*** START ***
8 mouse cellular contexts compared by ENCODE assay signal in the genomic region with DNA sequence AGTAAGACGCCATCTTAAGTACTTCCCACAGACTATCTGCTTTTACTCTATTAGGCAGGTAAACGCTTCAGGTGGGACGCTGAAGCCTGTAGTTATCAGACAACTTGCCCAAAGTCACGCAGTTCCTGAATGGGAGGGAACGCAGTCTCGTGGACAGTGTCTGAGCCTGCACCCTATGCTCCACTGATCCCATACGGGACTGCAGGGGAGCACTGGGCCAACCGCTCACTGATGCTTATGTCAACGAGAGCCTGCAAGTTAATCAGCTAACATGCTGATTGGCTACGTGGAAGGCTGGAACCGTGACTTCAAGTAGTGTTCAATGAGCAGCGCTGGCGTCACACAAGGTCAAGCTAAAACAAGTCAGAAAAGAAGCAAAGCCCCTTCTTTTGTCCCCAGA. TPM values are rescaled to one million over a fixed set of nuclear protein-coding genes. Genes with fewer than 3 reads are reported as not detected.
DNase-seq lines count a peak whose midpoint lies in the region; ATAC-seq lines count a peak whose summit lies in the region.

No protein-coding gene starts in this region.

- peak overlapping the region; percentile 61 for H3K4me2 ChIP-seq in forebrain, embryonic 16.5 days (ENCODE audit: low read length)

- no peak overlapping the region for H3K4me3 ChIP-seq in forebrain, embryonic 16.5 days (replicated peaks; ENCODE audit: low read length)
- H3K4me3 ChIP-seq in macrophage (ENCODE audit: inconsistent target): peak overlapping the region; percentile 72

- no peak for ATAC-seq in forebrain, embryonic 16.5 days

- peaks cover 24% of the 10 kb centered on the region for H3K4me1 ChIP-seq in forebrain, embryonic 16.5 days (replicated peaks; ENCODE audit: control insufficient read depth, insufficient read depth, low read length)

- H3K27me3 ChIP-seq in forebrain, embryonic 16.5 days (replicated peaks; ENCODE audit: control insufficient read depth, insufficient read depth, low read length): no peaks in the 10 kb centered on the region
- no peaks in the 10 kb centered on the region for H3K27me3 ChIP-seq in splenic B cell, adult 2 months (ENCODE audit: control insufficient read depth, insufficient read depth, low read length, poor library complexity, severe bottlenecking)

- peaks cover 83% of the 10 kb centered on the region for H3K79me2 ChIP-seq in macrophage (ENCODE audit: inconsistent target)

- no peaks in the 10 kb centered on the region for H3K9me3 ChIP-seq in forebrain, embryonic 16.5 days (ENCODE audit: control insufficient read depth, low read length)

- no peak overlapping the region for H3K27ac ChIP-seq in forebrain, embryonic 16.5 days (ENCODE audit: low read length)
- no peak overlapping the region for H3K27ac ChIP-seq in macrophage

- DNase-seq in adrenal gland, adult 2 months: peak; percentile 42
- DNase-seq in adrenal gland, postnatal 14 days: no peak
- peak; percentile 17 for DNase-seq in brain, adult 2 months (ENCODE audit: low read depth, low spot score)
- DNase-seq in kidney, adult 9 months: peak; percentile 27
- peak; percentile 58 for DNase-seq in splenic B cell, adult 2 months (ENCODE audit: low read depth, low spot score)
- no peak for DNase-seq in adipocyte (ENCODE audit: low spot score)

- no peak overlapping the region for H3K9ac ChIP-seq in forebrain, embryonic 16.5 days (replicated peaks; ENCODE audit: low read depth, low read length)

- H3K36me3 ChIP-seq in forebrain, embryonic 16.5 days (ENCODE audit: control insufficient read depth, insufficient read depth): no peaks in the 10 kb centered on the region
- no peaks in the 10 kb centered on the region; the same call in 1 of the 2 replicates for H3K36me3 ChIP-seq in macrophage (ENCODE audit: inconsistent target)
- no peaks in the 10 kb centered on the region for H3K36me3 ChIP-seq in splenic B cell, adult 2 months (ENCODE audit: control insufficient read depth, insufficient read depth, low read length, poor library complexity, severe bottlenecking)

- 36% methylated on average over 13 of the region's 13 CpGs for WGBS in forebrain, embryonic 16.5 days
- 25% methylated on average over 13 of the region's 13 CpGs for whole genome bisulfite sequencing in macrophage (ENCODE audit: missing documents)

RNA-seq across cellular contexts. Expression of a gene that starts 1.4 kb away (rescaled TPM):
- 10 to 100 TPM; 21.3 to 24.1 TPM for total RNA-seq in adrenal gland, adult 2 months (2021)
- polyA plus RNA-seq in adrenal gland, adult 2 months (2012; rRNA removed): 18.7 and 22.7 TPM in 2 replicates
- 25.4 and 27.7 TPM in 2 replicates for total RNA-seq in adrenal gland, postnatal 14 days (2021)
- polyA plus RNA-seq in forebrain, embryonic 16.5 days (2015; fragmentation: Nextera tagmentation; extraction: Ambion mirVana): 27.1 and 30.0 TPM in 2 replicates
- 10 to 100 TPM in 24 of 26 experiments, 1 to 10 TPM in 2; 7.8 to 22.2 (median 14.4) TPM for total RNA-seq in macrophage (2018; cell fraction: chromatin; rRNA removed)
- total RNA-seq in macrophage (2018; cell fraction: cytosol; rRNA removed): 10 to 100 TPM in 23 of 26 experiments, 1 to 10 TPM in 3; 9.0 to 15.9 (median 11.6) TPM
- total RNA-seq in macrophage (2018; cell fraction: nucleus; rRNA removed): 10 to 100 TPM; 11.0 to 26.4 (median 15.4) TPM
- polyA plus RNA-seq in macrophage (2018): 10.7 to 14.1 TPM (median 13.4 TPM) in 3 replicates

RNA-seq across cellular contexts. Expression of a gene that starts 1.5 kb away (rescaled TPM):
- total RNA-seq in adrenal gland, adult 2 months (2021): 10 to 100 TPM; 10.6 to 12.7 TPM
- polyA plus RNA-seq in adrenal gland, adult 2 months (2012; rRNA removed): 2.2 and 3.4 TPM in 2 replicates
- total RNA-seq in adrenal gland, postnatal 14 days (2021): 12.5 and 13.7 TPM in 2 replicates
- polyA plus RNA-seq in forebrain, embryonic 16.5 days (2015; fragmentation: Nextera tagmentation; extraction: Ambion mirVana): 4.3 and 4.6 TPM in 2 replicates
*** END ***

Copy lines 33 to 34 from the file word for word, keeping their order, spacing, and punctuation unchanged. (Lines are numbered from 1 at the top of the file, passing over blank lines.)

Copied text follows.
- total RNA-seq in macrophage (2018; cell fraction: cytosol; rRNA removed): 10 to 100 TPM in 23 of 26 experiments, 1 to 10 TPM in 3; 9.0 to 15.9 (median 11.6) TPM
- total RNA-seq in macrophage (2018; cell fraction: nucleus; rRNA removed): 10 to 100 TPM; 11.0 to 26.4 (median 15.4) TPM